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Representatives of the Electoral Commission, Ministry of Education and State Services Commission all indicated they had no problems with the rector’s comments on the school’s Facebook page.
The school’s board of trustees may be less comfortable.
Mr McIvor made a lengthy post last Friday about the referendum, essentially arguing against legalisation of cannabis.
Some of the most obvious wasted potential he had seen as an educator of 26 years was as a result of cannabis use, he said.
Board chairman Richard Wingham then defended the post, saying Mr McIvor had not suggested to readers how they ought to vote on the issue.
The board held a neutral position on the cannabis referendum, he said.
By 4.50pm yesterday, Mr McIvor’s post had attracted 476 comments and Mr Wingham’s 196 comments.
Some were supportive but others took issue with Mr McIvor using the school’s Facebook page to get across his message and many objected to the school straying from political neutrality.
An Electoral Commission spokeswoman said expression of personal views online was exempt from the rules for referendum advertisements.
The rector’s post did not breach electoral rules.
General election guidance from the State Services Commission says the convention that state services should be politically neutral applies at all times, including in relation to elections, by-elections and referendums.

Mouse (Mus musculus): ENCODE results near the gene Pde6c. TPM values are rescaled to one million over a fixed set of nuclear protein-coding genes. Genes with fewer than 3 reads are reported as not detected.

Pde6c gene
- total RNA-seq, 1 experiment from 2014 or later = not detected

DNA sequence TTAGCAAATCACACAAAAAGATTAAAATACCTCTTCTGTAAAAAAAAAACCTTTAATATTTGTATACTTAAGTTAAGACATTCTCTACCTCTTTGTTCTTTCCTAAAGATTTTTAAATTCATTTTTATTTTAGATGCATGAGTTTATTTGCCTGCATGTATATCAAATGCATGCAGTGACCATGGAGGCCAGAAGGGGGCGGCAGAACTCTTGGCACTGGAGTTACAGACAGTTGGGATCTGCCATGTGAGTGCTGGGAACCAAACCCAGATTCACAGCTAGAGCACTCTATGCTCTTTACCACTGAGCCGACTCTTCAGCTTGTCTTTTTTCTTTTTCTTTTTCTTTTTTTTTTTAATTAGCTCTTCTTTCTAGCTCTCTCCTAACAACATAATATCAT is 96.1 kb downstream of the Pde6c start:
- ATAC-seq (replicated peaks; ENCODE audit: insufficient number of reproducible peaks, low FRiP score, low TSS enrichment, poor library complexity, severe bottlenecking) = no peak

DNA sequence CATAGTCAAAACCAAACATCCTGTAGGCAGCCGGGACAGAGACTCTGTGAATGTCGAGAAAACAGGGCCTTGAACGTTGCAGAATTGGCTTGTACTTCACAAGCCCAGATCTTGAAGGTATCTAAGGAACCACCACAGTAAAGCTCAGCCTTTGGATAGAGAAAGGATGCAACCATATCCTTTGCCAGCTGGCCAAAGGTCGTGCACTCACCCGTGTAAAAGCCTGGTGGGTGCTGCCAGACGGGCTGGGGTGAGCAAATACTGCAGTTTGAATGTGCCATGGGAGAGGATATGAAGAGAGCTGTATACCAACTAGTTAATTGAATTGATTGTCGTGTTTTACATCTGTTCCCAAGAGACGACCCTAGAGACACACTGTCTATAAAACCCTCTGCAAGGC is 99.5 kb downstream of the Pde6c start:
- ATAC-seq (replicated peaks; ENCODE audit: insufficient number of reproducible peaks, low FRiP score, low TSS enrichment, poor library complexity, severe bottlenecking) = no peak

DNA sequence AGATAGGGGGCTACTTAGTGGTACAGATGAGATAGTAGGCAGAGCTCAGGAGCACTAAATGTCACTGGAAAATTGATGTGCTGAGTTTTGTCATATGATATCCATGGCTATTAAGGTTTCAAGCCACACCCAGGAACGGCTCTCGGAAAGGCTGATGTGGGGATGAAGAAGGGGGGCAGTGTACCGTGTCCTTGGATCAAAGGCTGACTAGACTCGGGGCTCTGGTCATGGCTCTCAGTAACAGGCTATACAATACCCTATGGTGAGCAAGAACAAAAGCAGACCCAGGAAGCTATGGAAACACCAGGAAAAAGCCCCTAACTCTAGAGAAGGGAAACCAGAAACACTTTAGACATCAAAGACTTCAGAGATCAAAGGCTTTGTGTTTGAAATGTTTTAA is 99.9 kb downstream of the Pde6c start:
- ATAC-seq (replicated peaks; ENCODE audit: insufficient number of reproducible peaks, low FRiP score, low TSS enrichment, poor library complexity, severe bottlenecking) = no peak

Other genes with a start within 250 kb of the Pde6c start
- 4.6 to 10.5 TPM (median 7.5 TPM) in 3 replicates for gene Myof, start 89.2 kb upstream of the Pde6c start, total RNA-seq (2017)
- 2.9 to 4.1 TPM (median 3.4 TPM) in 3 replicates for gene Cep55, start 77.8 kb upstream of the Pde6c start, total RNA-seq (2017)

Ministry of Education sector enablement and support deputy director Katrina Casey said state agencies needed to be politically neutral and could not encourage electors to vote for specific parties, policies or candidates.
"The referendum on the legalisation of cannabis is not a party political matter," she said.
"This is an important social issue, and, like other social issues, people are free to express their views about it."
She pointed out the rector was employed in the wider public sector and "his role is not close to, nor involved in, providing advice to ministers".
"The school board has made it clear the rector’s views are his own and not the board’s. We are satisfied that this is a matter for the school and not the ministry.
"If the school’s parent community have any concerns, they should contact the school’s board of trustees."
A State Services Commission spokesman said it was a matter for the school board and Ministry of Education. The commission had seen the ministry’s response and was satisfied with it, he said.
The Otago Daily Times has made unsuccessful attempts to reach Mr McIvor for comment this week.
Mr Wingham indicated yesterday the school would release a statement soon.
Otago Secondary Principals’ Association president Linda Miller said it was a difficult situation.
"It illustrates the challenge for principals in speaking out about an issue they see as being of concern to their students when that issue is in the political arena."